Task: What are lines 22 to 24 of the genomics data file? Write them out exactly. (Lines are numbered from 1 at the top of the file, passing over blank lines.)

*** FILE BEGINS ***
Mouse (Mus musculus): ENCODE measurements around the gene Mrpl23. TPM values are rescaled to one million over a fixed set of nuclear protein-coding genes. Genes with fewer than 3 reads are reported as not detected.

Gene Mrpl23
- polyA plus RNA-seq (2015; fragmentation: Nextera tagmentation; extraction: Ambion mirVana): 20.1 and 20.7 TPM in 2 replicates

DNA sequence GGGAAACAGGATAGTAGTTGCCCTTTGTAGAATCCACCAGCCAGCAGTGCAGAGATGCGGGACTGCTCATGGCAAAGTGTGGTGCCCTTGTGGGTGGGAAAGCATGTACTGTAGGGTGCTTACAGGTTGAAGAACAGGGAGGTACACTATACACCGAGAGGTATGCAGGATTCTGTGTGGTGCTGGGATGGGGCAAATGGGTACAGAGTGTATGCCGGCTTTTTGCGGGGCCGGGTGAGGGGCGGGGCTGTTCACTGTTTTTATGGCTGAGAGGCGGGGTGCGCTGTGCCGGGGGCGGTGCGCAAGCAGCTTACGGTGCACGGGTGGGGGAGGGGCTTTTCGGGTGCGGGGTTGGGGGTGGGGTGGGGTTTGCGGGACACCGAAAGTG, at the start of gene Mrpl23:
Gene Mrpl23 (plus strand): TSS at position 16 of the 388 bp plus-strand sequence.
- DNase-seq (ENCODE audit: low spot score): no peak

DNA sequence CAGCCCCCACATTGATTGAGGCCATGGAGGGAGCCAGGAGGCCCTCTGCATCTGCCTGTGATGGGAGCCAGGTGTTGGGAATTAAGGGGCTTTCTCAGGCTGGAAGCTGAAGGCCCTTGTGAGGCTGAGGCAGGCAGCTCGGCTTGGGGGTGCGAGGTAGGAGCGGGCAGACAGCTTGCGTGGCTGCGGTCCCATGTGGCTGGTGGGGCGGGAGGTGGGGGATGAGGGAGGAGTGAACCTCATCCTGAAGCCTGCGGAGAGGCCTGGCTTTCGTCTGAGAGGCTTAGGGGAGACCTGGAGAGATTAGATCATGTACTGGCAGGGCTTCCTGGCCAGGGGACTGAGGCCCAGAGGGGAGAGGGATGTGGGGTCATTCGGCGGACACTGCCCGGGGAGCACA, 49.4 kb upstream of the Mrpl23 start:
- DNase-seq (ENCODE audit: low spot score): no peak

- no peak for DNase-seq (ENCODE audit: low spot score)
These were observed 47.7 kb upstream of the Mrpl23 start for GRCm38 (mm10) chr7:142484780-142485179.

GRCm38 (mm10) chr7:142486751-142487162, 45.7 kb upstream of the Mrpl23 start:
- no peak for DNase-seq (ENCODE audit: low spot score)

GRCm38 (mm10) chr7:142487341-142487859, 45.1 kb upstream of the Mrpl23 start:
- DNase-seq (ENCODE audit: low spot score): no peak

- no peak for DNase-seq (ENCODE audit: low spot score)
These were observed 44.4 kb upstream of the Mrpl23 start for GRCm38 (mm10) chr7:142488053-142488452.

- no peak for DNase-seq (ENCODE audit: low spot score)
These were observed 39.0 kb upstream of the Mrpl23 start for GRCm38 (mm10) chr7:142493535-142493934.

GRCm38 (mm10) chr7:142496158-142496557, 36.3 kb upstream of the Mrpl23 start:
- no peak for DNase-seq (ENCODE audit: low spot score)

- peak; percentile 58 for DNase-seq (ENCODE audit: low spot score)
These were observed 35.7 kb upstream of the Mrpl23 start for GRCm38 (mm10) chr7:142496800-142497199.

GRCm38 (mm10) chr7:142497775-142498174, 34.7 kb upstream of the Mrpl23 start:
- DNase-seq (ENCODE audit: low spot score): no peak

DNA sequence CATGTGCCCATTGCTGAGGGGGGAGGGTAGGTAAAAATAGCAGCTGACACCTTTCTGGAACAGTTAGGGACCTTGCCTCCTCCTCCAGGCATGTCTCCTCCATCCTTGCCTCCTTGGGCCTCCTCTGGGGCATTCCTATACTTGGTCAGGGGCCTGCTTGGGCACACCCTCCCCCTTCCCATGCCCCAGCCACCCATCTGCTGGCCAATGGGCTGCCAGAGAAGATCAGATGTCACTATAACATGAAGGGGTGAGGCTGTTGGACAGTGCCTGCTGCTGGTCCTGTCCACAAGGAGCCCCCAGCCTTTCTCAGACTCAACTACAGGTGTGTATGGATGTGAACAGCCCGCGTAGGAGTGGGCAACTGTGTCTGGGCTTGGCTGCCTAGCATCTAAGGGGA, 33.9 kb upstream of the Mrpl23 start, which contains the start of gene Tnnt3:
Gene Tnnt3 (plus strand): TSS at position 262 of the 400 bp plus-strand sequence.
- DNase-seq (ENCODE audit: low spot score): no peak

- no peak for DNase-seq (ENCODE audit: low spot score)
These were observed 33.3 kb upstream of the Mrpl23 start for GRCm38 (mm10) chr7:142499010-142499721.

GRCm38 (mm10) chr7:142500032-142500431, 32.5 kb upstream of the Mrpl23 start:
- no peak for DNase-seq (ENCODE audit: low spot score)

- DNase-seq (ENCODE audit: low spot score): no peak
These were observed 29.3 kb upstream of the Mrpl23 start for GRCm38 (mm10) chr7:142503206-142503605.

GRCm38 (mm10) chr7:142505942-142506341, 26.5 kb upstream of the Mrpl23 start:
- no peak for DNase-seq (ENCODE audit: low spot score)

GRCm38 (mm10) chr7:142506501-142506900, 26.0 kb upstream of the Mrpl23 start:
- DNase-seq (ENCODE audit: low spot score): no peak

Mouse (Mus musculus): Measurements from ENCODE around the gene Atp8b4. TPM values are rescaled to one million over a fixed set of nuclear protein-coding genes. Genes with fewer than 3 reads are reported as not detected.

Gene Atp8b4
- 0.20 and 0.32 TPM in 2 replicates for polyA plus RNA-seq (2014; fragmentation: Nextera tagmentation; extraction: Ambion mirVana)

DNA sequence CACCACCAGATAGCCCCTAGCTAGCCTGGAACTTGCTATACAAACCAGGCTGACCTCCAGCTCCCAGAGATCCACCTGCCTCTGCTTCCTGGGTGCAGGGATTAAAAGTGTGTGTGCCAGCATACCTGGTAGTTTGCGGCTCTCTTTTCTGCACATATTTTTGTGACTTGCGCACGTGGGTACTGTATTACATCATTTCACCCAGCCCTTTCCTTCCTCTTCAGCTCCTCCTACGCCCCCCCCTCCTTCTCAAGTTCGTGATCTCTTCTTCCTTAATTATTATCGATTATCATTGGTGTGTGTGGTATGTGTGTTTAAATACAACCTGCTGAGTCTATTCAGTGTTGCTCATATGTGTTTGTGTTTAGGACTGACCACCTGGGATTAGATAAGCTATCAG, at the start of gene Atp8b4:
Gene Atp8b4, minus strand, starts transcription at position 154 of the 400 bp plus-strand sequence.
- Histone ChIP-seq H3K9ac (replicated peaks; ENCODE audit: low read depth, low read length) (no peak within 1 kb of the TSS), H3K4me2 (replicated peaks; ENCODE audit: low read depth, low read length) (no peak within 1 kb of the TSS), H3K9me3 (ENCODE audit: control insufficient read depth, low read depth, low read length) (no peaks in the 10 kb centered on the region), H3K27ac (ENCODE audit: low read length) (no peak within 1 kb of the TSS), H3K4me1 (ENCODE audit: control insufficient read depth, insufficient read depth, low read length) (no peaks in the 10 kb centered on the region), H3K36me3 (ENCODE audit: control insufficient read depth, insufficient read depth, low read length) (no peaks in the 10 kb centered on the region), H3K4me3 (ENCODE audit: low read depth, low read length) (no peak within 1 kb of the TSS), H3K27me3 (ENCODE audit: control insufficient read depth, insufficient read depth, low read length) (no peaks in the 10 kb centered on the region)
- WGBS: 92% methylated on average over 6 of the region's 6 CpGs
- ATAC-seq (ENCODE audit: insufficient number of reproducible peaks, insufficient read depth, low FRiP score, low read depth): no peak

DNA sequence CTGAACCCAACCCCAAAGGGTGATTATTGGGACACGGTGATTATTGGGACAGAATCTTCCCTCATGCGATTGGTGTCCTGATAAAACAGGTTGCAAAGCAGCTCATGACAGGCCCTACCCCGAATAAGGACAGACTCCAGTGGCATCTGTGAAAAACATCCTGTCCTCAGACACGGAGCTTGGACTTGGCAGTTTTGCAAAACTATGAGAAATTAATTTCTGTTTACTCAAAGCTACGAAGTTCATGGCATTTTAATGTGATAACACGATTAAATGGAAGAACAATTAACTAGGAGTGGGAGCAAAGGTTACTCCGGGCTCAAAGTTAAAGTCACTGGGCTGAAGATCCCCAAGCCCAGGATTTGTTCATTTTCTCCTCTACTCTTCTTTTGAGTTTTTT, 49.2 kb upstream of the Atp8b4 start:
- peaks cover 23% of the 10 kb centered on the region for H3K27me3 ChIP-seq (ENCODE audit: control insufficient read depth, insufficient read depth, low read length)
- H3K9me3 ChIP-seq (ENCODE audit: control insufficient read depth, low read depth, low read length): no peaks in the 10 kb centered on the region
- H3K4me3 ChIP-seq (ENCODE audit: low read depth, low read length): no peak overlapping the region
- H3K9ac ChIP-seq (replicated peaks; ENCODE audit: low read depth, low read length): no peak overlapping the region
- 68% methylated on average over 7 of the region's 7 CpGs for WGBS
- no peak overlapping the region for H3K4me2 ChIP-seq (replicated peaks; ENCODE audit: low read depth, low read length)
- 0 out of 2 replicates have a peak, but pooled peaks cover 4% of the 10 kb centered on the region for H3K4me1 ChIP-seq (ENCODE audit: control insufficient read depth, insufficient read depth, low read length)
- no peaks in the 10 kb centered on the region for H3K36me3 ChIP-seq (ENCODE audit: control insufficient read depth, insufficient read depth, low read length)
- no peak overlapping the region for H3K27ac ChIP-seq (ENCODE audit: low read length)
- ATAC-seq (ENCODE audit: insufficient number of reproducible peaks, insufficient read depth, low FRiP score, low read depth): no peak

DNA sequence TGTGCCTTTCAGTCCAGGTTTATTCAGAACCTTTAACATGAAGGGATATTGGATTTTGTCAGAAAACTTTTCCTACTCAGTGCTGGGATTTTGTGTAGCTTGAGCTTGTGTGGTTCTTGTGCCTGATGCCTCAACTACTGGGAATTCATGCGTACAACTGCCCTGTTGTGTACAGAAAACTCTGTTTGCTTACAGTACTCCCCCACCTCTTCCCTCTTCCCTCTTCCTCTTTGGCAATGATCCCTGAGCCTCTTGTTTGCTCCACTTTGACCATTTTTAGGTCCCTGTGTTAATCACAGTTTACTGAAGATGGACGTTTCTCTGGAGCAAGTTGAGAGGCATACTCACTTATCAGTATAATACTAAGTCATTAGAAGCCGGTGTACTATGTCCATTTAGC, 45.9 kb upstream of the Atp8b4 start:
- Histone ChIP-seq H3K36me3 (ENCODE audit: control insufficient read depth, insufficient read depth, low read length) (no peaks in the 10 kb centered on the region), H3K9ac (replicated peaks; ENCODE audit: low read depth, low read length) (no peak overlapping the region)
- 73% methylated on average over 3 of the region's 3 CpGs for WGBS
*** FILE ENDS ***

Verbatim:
These were observed 35.7 kb upstream of the Mrpl23 start for GRCm38 (mm10) chr7:142496800-142497199.

GRCm38 (mm10) chr7:142497775-142498174, 34.7 kb upstream of the Mrpl23 start:
- DNase-seq (ENCODE audit: low spot score): no peak